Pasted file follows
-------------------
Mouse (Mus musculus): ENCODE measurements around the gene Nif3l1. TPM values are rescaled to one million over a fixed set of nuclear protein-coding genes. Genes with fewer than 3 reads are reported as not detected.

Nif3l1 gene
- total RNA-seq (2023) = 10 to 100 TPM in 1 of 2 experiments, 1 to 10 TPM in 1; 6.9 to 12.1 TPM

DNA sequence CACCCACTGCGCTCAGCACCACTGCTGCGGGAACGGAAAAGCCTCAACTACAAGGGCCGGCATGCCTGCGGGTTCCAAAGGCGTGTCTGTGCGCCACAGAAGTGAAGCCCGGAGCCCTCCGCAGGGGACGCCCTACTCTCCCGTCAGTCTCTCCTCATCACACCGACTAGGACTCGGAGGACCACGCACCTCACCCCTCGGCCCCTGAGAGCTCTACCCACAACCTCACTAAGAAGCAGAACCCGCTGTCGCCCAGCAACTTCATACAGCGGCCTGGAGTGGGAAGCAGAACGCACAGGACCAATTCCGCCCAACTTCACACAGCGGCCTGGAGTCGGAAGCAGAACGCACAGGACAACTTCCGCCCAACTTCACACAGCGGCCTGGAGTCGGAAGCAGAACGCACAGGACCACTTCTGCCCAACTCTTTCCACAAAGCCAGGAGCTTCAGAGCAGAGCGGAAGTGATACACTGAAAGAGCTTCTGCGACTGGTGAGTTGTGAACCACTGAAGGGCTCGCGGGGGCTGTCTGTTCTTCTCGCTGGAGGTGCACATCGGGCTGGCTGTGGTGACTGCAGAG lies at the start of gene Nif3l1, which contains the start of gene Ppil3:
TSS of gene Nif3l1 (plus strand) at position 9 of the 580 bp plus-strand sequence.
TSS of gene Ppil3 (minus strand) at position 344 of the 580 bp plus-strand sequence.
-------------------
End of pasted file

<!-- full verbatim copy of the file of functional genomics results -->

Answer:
Mouse (Mus musculus): ENCODE measurements around the gene Nif3l1. TPM values are rescaled to one million over a fixed set of nuclear protein-coding genes. Genes with fewer than 3 reads are reported as not detected.

Nif3l1 gene
- total RNA-seq (2023) = 10 to 100 TPM in 1 of 2 experiments, 1 to 10 TPM in 1; 6.9 to 12.1 TPM

DNA sequence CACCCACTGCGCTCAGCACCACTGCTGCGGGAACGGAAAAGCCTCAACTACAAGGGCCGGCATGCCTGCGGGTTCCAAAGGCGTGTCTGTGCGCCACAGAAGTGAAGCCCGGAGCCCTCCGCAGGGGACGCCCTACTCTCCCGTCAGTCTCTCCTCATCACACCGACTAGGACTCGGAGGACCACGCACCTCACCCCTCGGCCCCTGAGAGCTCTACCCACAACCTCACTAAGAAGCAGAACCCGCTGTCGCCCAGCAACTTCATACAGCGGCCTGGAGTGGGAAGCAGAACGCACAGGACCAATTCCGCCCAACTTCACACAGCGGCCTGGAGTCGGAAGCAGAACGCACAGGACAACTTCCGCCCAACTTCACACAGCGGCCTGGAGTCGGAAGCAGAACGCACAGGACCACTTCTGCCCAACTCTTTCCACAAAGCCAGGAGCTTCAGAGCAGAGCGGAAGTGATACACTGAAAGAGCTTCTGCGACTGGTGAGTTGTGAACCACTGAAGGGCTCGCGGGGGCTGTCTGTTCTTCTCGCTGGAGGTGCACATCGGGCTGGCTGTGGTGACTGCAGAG lies at the start of gene Nif3l1, which contains the start of gene Ppil3:
TSS of gene Nif3l1 (plus strand) at position 9 of the 580 bp plus-strand sequence.
TSS of gene Ppil3 (minus strand) at position 344 of the 580 bp plus-strand sequence.